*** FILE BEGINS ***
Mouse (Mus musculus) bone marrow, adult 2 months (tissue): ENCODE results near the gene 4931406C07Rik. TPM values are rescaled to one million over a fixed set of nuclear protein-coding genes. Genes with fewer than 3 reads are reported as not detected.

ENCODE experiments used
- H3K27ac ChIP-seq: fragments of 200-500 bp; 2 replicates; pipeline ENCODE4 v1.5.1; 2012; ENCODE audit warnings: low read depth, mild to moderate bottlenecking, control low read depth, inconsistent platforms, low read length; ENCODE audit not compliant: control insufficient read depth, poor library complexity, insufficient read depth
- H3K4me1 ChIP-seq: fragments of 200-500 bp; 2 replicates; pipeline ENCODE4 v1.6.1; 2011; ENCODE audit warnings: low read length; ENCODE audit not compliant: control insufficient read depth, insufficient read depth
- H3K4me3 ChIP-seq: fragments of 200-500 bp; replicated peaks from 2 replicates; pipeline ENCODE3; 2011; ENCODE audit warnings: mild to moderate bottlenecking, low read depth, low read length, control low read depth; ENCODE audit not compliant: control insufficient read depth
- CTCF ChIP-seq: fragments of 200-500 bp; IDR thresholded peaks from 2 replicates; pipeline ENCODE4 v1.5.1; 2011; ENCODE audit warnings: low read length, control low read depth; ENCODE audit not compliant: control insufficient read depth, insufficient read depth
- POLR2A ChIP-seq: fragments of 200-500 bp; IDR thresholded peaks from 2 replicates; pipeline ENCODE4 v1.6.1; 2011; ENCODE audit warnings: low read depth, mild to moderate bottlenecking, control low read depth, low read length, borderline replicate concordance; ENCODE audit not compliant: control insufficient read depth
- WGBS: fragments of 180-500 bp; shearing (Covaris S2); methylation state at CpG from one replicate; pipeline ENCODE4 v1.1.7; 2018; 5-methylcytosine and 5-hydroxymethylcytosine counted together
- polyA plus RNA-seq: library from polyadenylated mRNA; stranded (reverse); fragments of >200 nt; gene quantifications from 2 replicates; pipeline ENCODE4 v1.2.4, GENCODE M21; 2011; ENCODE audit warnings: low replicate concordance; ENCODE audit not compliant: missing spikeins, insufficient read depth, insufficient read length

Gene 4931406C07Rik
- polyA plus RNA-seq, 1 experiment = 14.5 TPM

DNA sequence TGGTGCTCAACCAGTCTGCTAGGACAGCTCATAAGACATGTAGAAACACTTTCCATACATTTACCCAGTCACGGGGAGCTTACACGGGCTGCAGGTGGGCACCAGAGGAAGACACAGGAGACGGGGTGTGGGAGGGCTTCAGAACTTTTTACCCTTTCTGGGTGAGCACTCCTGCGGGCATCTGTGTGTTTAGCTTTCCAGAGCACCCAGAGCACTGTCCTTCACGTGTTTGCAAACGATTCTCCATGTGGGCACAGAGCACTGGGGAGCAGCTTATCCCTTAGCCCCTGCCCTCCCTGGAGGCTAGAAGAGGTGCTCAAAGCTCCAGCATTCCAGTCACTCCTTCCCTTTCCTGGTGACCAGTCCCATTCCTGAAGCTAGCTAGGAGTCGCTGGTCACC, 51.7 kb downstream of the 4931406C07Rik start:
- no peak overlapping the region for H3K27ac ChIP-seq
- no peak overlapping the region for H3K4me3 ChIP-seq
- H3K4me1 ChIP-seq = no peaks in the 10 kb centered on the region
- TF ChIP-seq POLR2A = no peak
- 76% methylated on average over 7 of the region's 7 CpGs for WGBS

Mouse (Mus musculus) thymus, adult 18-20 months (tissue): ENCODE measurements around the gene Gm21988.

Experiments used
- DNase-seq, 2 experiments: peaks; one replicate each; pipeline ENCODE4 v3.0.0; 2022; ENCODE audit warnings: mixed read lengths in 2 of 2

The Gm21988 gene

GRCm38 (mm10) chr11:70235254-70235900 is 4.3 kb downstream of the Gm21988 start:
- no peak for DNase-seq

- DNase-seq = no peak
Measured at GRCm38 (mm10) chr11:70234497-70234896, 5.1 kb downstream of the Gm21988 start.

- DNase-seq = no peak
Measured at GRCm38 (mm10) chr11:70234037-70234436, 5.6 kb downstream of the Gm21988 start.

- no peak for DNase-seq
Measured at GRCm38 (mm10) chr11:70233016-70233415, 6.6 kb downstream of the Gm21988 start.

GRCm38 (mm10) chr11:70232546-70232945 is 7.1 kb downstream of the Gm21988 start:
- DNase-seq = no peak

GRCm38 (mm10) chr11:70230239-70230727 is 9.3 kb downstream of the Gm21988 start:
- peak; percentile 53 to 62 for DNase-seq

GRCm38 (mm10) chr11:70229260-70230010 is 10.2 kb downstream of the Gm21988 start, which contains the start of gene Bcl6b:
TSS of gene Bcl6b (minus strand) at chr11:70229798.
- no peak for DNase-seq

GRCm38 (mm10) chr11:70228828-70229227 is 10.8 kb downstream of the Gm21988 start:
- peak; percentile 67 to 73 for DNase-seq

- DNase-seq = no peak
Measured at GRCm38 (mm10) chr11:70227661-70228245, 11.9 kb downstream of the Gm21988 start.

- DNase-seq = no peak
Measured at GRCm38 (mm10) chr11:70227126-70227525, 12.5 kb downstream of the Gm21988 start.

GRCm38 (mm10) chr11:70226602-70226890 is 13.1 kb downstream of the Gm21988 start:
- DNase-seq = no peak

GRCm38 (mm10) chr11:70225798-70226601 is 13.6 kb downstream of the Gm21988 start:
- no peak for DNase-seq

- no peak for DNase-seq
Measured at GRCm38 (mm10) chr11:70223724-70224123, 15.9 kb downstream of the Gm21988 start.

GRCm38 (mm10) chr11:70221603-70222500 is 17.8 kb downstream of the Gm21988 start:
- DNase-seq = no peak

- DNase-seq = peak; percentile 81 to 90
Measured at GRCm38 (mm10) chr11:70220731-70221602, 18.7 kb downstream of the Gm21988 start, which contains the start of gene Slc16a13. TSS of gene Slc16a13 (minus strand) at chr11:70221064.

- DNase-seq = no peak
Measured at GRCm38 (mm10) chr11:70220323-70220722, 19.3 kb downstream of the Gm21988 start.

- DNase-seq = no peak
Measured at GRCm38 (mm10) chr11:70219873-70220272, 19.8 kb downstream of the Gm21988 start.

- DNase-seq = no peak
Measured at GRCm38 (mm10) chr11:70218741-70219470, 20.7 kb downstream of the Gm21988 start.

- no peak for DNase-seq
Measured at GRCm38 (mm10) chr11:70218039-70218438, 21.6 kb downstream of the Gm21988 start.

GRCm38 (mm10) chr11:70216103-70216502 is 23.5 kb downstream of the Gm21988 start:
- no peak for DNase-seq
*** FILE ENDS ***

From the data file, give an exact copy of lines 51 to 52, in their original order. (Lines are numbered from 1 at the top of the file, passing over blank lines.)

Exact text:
- DNase-seq = peak; percentile 81 to 90
Measured at GRCm38 (mm10) chr11:70220731-70221602, 18.7 kb downstream of the Gm21988 start, which contains the start of gene Slc16a13. TSS of gene Slc16a13 (minus strand) at chr11:70221064.